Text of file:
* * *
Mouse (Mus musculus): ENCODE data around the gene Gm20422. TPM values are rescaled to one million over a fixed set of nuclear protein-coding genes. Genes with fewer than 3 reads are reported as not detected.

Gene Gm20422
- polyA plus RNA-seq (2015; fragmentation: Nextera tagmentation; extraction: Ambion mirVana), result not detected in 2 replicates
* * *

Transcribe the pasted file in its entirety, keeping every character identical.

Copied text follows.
Mouse (Mus musculus): ENCODE data around the gene Gm20422. TPM values are rescaled to one million over a fixed set of nuclear protein-coding genes. Genes with fewer than 3 reads are reported as not detected.

Gene Gm20422
- polyA plus RNA-seq (2015; fragmentation: Nextera tagmentation; extraction: Ambion mirVana), result not detected in 2 replicates